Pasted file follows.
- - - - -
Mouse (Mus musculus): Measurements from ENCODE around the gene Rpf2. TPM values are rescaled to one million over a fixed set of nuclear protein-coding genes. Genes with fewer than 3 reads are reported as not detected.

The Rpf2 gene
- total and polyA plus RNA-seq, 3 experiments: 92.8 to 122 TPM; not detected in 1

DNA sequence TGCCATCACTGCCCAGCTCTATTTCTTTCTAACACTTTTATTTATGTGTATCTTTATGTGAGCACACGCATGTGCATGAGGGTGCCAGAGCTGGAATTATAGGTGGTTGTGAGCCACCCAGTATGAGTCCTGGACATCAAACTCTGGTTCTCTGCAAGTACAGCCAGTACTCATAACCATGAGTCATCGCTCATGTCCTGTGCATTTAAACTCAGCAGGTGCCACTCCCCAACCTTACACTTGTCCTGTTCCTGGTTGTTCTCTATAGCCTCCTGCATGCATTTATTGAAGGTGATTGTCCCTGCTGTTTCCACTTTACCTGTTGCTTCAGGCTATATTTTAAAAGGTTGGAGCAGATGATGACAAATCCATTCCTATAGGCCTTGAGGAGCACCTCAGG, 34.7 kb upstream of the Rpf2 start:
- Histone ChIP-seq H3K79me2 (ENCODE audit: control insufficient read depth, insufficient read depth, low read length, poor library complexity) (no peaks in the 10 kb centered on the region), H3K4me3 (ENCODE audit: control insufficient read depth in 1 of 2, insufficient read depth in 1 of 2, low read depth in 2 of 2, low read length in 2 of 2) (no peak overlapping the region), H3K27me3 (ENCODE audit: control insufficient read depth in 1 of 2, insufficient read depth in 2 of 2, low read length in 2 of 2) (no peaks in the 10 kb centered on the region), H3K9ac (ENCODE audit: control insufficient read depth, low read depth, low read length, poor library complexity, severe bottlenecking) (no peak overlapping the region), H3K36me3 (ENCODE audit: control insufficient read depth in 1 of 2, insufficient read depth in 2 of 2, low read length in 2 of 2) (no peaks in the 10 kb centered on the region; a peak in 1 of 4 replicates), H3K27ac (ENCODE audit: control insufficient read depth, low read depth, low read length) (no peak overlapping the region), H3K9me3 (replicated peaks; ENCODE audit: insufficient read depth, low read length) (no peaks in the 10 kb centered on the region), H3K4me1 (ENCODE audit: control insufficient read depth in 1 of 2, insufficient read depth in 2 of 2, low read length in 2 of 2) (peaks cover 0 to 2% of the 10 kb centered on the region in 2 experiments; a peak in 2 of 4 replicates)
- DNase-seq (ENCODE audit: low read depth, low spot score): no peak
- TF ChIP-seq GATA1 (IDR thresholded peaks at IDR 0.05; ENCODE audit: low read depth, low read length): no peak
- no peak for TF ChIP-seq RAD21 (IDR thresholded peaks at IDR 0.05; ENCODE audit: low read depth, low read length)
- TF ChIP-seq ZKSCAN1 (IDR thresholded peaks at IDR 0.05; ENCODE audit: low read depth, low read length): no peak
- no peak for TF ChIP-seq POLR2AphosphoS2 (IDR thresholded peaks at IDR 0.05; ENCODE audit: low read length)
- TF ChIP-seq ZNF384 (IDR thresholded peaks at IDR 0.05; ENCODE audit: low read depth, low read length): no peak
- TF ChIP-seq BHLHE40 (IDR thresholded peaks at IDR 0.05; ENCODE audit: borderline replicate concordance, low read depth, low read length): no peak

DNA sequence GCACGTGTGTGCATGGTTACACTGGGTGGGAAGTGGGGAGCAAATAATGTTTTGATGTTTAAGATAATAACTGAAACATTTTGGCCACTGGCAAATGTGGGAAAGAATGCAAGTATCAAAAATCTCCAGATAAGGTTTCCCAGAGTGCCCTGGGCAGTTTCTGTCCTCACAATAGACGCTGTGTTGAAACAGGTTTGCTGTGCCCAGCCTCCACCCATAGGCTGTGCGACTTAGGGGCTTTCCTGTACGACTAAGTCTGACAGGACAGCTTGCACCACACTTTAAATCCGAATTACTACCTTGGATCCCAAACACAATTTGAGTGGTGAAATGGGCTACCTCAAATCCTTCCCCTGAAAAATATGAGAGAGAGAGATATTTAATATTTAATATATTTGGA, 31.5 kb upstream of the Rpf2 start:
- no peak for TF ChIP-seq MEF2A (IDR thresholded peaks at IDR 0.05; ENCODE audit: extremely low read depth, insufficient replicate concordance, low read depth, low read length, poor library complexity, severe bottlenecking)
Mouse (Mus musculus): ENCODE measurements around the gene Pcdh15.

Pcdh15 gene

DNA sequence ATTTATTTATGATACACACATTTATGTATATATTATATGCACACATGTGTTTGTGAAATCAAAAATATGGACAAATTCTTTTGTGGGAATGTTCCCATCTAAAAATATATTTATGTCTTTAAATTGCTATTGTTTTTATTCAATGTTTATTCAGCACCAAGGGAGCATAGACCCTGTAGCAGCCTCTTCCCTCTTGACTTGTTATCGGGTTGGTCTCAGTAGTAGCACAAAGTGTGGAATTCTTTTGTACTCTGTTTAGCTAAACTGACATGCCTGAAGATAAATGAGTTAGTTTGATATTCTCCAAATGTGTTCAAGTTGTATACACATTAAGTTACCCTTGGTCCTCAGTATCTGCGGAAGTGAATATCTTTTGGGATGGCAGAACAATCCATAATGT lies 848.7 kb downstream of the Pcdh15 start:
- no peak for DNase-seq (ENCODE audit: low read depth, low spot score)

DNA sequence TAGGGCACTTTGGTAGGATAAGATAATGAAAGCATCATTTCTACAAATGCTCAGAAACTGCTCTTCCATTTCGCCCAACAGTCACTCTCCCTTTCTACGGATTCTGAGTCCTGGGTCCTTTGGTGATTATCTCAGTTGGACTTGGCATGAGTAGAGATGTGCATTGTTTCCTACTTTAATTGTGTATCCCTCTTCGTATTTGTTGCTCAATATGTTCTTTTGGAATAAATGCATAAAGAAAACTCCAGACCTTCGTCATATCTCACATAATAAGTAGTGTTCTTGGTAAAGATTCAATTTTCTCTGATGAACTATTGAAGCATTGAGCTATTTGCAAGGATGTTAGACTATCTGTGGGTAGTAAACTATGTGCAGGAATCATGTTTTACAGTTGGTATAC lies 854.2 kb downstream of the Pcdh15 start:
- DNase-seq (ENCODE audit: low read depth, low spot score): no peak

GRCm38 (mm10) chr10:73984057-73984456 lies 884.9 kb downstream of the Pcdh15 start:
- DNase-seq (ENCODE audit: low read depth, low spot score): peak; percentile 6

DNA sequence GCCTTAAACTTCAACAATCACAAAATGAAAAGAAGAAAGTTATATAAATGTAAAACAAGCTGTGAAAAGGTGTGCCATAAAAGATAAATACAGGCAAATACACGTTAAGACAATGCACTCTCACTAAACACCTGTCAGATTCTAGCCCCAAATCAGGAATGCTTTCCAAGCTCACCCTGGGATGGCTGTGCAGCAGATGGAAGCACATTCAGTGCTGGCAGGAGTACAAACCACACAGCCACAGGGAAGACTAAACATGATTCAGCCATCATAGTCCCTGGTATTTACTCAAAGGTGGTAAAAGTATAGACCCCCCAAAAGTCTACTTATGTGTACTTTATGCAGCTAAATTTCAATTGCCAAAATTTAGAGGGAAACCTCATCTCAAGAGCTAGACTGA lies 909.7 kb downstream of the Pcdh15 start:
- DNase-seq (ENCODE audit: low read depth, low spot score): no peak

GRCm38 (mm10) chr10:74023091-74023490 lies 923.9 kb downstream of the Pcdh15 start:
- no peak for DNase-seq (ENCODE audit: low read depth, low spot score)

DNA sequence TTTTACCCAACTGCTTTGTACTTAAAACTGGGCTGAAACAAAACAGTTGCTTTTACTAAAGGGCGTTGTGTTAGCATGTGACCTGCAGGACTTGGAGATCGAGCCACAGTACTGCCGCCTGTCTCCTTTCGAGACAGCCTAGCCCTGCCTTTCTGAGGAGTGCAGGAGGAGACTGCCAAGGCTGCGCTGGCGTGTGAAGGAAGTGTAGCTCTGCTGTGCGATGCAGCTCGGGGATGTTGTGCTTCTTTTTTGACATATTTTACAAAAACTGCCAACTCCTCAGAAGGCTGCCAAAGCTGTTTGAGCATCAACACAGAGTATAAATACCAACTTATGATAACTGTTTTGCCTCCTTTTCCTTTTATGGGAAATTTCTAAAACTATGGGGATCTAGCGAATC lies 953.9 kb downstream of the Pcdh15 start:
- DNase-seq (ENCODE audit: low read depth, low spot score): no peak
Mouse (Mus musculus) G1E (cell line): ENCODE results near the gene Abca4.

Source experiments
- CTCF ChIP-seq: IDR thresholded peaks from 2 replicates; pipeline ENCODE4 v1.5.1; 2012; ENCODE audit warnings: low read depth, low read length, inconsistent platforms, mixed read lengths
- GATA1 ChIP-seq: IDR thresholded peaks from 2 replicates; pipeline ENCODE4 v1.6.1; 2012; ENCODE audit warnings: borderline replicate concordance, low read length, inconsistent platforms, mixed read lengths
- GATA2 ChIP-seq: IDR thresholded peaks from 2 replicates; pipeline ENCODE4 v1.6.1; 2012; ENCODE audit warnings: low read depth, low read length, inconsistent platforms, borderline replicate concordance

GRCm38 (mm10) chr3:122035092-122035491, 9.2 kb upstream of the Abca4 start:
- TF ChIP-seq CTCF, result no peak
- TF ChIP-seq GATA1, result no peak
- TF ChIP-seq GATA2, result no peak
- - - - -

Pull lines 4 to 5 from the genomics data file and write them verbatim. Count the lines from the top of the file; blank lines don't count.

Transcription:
DNA sequence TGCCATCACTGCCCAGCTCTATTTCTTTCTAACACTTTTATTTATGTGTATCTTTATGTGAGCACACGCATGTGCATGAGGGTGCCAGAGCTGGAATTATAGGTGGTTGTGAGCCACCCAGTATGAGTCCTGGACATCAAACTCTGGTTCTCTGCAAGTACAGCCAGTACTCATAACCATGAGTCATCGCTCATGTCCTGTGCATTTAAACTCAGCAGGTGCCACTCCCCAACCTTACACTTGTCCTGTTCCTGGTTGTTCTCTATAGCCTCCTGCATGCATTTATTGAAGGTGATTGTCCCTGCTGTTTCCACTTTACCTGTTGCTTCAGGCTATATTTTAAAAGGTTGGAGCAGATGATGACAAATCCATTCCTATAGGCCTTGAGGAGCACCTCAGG, 34.7 kb upstream of the Rpf2 start:
- Histone ChIP-seq H3K79me2 (ENCODE audit: control insufficient read depth, insufficient read depth, low read length, poor library complexity) (no peaks in the 10 kb centered on the region), H3K4me3 (ENCODE audit: control insufficient read depth in 1 of 2, insufficient read depth in 1 of 2, low read depth in 2 of 2, low read length in 2 of 2) (no peak overlapping the region), H3K27me3 (ENCODE audit: control insufficient read depth in 1 of 2, insufficient read depth in 2 of 2, low read length in 2 of 2) (no peaks in the 10 kb centered on the region), H3K9ac (ENCODE audit: control insufficient read depth, low read depth, low read length, poor library complexity, severe bottlenecking) (no peak overlapping the region), H3K36me3 (ENCODE audit: control insufficient read depth in 1 of 2, insufficient read depth in 2 of 2, low read length in 2 of 2) (no peaks in the 10 kb centered on the region; a peak in 1 of 4 replicates), H3K27ac (ENCODE audit: control insufficient read depth, low read depth, low read length) (no peak overlapping the region), H3K9me3 (replicated peaks; ENCODE audit: insufficient read depth, low read length) (no peaks in the 10 kb centered on the region), H3K4me1 (ENCODE audit: control insufficient read depth in 1 of 2, insufficient read depth in 2 of 2, low read length in 2 of 2) (peaks cover 0 to 2% of the 10 kb centered on the region in 2 experiments; a peak in 2 of 4 replicates)